Chekhov continued in the same sarcastic vein, continuing the satire of the Russian clown, revealing its deeper significance. There rises from the pages of his column the symbolic image of a swine triumphant, the embodiment of the dark epoch of the 80s.

Chekhov was quick to notice the purely business-like, mercenary nature of many of the "sports and circus" performances at Lentovsky's famous Hermitage Gardens.

"From all corners of the world," Chekhov wrote in his column, "people walk and run to Moscow in quest of the prizes: all sorts of 'Austrian officers,' the famous sprinter who ran races in the presence of His Highness the Turkish Sultan, human birds, human snakes, human scorpions. All the hotel rooms and every nook and cranny are now occupied by these talented individuals, so close to the heart of all Muscovites." In 1884, Chekhov wrote In Bad Society. In the second edition the title was changed to Kashtanka. There are two versions of the origin of the story's theme. In the first, Laikin, the publisher of Oskolki, insisted that it was he who had told Chekhov about a dog named Kashtanka. In the second, Vladimir Durov, in his book My Animals, gives a detailed description of an event that happened to him and which he later related to Chekhov:

"Kashtanka was a young chestnut-coloured dog, the first of my trained dogs. Before I got her she belonged to a poor cabinetmaker. Kashtanka was lost, she had lost her master and finally ended up with me. The story of this dog served as the basis for A. P. Chekhov's story Kashtanka, which he heard from me. I remember the time I first saw Kashtanka as if it were yesterday. It was winter, and it was snowing heavily. A small chestnut dog pressed close to the door of my house, whining helplessly, not knowing which way to go or where to seek warmth. The snow kept coming down, covering it from head to tail, transforming it into a white shapeless mound with two large sad eyes.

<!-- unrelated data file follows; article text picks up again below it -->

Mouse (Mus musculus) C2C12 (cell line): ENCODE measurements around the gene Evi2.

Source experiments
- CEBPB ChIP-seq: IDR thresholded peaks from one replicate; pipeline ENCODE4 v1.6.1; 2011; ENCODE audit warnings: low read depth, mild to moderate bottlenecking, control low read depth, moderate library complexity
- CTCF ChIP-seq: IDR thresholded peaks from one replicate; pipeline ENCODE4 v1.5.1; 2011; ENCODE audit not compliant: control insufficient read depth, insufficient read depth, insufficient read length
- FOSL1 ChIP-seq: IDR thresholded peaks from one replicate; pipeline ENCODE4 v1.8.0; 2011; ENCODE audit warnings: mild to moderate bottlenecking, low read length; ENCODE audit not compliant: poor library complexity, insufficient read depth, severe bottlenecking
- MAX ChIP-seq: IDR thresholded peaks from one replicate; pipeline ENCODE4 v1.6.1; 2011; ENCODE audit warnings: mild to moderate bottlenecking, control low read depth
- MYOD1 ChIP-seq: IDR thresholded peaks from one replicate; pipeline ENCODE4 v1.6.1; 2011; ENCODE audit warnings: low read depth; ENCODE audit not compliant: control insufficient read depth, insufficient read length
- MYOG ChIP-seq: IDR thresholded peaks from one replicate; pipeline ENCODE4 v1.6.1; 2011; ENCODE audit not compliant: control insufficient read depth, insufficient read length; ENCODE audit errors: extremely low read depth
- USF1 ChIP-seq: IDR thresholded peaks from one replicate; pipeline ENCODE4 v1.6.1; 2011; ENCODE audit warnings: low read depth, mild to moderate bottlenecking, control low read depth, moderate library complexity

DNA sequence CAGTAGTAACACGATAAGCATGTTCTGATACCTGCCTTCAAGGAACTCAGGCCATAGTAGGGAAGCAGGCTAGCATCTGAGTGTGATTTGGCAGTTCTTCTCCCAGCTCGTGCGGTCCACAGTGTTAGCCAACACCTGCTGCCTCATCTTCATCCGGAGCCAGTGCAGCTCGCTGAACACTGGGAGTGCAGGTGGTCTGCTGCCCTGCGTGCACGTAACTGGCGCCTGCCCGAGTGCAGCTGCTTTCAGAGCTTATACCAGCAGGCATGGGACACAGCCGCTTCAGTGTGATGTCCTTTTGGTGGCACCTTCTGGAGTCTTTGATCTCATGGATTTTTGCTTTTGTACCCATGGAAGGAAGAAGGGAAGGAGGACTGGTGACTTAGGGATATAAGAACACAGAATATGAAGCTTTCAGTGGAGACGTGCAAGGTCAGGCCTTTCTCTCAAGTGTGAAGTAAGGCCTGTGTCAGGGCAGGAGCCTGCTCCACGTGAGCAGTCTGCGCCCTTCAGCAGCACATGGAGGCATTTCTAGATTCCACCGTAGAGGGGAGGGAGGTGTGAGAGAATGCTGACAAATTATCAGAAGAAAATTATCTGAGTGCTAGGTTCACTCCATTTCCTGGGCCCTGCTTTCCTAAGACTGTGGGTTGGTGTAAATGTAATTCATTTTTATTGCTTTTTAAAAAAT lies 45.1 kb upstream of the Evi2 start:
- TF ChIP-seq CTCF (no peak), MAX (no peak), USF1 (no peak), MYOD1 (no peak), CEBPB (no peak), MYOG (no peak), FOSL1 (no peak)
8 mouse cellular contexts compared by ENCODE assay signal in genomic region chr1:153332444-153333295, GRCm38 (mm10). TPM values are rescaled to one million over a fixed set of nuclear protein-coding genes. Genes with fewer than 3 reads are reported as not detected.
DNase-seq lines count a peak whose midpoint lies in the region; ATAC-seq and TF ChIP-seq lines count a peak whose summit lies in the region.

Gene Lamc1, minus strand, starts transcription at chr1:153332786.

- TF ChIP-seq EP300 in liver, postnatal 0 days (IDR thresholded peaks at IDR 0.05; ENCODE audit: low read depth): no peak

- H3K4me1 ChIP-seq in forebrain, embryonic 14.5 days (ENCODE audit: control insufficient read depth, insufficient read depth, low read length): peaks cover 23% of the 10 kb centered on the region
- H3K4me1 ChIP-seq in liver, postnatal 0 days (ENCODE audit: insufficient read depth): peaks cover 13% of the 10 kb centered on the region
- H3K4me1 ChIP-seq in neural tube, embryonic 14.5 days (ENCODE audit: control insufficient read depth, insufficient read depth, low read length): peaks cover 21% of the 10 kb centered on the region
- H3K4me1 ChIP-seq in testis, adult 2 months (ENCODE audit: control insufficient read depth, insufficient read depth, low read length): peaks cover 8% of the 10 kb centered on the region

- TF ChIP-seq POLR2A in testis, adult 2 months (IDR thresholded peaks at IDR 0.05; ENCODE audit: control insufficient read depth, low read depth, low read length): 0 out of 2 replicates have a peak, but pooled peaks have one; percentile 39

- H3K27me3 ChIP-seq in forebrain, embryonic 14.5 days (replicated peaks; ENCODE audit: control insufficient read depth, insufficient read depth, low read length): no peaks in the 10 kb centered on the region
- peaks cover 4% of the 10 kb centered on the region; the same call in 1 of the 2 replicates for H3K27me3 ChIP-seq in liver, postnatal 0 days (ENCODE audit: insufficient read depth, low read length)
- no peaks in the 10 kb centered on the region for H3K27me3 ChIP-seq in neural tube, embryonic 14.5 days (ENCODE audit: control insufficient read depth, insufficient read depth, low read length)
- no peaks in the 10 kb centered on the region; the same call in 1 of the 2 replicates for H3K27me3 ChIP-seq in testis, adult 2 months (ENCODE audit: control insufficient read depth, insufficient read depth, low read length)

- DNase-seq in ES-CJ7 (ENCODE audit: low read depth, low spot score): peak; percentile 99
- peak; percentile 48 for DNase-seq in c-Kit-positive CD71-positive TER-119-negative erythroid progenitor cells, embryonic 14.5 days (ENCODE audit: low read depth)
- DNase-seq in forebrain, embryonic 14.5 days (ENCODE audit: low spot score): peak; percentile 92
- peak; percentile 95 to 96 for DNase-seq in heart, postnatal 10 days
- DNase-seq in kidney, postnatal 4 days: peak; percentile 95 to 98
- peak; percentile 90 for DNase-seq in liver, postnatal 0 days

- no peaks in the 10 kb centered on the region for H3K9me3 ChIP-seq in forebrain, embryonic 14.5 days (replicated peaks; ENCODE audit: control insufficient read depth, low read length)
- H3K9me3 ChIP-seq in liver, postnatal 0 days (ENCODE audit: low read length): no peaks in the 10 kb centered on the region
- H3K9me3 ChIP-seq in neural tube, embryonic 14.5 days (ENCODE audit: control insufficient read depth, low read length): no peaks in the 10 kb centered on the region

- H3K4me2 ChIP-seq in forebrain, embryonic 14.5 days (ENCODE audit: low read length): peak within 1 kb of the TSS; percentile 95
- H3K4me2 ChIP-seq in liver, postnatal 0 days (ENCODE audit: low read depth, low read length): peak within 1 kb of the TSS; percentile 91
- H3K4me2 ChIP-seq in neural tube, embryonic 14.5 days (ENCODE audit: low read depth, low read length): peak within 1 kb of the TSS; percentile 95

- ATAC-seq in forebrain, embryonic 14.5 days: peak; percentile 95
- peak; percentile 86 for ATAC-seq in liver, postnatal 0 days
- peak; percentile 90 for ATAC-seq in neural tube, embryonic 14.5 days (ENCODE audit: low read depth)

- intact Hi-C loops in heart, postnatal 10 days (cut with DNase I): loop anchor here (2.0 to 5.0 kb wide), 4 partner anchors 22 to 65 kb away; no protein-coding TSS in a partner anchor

"The dog was tired and sleepy. Suddenly, somebody pushed the door open. The dog jumped up and saw a short, clean-shaven man in an overcoat. This, of course, was me. The dog looked at me through the snowflakes on its eyelashes and probably sensed that I meant no harm. I brushed the snow from its back and called it after me. The dog came in and remained in my house thereafter. I began training it. Soon it showed such progress that it began performing in the circus with my other four-legged and feathered actors. Once, however, Kashtanka was the cause of a great commotion in the middle of our act. Kashtanka was going through her paces when she suddenly stopped and looked up to where a familiar voice had called to her. The cabinetmaker, her former master, had one of the balcony seats. Ignoring the crowd and my command, the dog scampered up through the rows to her former master." It is difficult to say which of the two stories served as the basis of Chekhov's story. However, there can be no doubt that Chekhov "borrowed" Vladimir Durov for his clown. Durov was the most popular clown in the Russian circus and Chekhov was personally acquainted with him.

The description of the clown in Chekhov's story, the "short, round man with a clean-shaven plump face," is a true portrait of Durov. However, what is most important is not the portrait resemblance, but a resemblance in character and attitude. In describing his clown, Chekhov reveals the noble traits of the wonderful performer and innovator. He has created a man of great spiritual beauty and revealed his kindness, gentleness and true love of animals. He speaks of the work of a circus performer as of a true art form, based on persistent and inspired toil. The gentle humour of this personage makes him more likeable still.

Chekhov does not seem to bring his character into direct contact with the difficulties of life, but anyone who has read the story will recall the clown's sadness and loneliness. Herein lies the deeper meaning of the story, the bitter life of a circus performer in tsarist times.

Thus in the truly humane traditions of Russian literature did Chekhov approach one of the lesser themes of his work, the theme of the circus.